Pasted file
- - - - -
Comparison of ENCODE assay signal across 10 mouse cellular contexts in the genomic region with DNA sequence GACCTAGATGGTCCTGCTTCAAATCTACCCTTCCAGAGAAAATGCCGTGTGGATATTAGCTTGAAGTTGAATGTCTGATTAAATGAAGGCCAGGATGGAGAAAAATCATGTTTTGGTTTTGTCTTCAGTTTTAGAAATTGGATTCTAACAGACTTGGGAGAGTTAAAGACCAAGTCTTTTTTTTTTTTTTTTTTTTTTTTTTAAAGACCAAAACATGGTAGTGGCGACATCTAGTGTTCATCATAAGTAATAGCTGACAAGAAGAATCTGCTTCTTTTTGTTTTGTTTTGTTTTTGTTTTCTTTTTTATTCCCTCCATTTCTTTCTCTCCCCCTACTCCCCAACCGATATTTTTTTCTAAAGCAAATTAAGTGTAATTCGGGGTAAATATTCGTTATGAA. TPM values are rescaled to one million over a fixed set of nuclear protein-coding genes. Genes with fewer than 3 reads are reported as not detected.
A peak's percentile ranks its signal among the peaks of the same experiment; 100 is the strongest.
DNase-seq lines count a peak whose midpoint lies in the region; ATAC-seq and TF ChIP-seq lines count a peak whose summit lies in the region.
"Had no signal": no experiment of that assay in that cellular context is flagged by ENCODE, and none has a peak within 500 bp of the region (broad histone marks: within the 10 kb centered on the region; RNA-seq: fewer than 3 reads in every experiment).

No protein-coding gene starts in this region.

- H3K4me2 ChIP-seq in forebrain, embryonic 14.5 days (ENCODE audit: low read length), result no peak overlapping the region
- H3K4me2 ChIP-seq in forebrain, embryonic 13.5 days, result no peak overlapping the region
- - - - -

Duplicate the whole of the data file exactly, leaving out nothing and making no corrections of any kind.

Comparison of ENCODE assay signal across 10 mouse cellular contexts in the genomic region with DNA sequence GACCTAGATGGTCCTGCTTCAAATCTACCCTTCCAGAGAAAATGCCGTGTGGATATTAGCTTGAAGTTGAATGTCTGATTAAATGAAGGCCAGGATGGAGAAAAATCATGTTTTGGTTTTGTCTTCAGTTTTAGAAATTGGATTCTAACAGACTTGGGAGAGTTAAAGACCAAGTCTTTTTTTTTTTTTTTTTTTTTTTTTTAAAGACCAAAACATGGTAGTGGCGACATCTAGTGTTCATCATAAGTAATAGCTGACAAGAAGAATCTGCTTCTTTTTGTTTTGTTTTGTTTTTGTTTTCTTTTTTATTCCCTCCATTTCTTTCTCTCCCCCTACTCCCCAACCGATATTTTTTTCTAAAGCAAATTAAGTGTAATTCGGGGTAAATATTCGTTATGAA. TPM values are rescaled to one million over a fixed set of nuclear protein-coding genes. Genes with fewer than 3 reads are reported as not detected.
A peak's percentile ranks its signal among the peaks of the same experiment; 100 is the strongest.
DNase-seq lines count a peak whose midpoint lies in the region; ATAC-seq and TF ChIP-seq lines count a peak whose summit lies in the region.
"Had no signal": no experiment of that assay in that cellular context is flagged by ENCODE, and none has a peak within 500 bp of the region (broad histone marks: within the 10 kb centered on the region; RNA-seq: fewer than 3 reads in every experiment).

No protein-coding gene starts in this region.

- H3K4me2 ChIP-seq in forebrain, embryonic 14.5 days (ENCODE audit: low read length), result no peak overlapping the region
- H3K4me2 ChIP-seq in forebrain, embryonic 13.5 days, result no peak overlapping the region